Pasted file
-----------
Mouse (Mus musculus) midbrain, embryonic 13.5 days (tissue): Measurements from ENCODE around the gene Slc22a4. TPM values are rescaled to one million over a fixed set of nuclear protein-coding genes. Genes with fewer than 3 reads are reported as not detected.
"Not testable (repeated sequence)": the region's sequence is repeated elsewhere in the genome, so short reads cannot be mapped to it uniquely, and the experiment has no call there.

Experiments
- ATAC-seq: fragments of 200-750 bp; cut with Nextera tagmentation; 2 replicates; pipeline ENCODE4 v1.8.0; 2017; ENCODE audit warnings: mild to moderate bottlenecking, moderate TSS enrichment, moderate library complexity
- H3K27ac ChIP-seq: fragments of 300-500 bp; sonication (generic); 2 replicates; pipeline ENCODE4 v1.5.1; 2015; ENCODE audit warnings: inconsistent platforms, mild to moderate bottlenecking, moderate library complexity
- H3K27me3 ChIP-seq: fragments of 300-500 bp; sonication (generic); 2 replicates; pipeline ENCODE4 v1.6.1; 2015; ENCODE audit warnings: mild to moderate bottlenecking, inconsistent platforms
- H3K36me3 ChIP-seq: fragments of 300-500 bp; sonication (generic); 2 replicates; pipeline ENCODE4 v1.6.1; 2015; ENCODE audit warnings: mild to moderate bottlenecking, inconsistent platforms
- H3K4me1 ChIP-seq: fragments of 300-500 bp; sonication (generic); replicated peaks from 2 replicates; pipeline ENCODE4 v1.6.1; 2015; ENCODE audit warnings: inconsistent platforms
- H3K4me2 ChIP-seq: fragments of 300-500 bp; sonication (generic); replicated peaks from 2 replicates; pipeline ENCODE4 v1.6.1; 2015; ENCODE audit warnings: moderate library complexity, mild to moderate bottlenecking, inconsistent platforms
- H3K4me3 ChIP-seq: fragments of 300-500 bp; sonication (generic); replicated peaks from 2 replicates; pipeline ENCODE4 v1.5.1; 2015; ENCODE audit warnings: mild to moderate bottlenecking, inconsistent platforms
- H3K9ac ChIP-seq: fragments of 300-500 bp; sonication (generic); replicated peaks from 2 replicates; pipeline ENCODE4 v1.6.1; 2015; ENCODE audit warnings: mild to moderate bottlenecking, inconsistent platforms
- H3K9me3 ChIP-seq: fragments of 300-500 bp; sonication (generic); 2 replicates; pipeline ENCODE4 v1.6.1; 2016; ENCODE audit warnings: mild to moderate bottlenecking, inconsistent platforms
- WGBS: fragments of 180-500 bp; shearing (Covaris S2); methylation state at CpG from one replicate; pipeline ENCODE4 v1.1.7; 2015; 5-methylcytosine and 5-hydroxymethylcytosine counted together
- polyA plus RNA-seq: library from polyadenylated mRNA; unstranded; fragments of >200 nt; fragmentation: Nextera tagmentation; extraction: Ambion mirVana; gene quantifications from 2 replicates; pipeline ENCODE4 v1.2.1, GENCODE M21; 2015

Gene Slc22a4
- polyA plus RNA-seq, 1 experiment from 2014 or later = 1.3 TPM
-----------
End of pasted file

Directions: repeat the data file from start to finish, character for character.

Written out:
Mouse (Mus musculus) midbrain, embryonic 13.5 days (tissue): Measurements from ENCODE around the gene Slc22a4. TPM values are rescaled to one million over a fixed set of nuclear protein-coding genes. Genes with fewer than 3 reads are reported as not detected.
"Not testable (repeated sequence)": the region's sequence is repeated elsewhere in the genome, so short reads cannot be mapped to it uniquely, and the experiment has no call there.

Experiments
- ATAC-seq: fragments of 200-750 bp; cut with Nextera tagmentation; 2 replicates; pipeline ENCODE4 v1.8.0; 2017; ENCODE audit warnings: mild to moderate bottlenecking, moderate TSS enrichment, moderate library complexity
- H3K27ac ChIP-seq: fragments of 300-500 bp; sonication (generic); 2 replicates; pipeline ENCODE4 v1.5.1; 2015; ENCODE audit warnings: inconsistent platforms, mild to moderate bottlenecking, moderate library complexity
- H3K27me3 ChIP-seq: fragments of 300-500 bp; sonication (generic); 2 replicates; pipeline ENCODE4 v1.6.1; 2015; ENCODE audit warnings: mild to moderate bottlenecking, inconsistent platforms
- H3K36me3 ChIP-seq: fragments of 300-500 bp; sonication (generic); 2 replicates; pipeline ENCODE4 v1.6.1; 2015; ENCODE audit warnings: mild to moderate bottlenecking, inconsistent platforms
- H3K4me1 ChIP-seq: fragments of 300-500 bp; sonication (generic); replicated peaks from 2 replicates; pipeline ENCODE4 v1.6.1; 2015; ENCODE audit warnings: inconsistent platforms
- H3K4me2 ChIP-seq: fragments of 300-500 bp; sonication (generic); replicated peaks from 2 replicates; pipeline ENCODE4 v1.6.1; 2015; ENCODE audit warnings: moderate library complexity, mild to moderate bottlenecking, inconsistent platforms
- H3K4me3 ChIP-seq: fragments of 300-500 bp; sonication (generic); replicated peaks from 2 replicates; pipeline ENCODE4 v1.5.1; 2015; ENCODE audit warnings: mild to moderate bottlenecking, inconsistent platforms
- H3K9ac ChIP-seq: fragments of 300-500 bp; sonication (generic); replicated peaks from 2 replicates; pipeline ENCODE4 v1.6.1; 2015; ENCODE audit warnings: mild to moderate bottlenecking, inconsistent platforms
- H3K9me3 ChIP-seq: fragments of 300-500 bp; sonication (generic); 2 replicates; pipeline ENCODE4 v1.6.1; 2016; ENCODE audit warnings: mild to moderate bottlenecking, inconsistent platforms
- WGBS: fragments of 180-500 bp; shearing (Covaris S2); methylation state at CpG from one replicate; pipeline ENCODE4 v1.1.7; 2015; 5-methylcytosine and 5-hydroxymethylcytosine counted together
- polyA plus RNA-seq: library from polyadenylated mRNA; unstranded; fragments of >200 nt; fragmentation: Nextera tagmentation; extraction: Ambion mirVana; gene quantifications from 2 replicates; pipeline ENCODE4 v1.2.1, GENCODE M21; 2015

Gene Slc22a4
- polyA plus RNA-seq, 1 experiment from 2014 or later = 1.3 TPM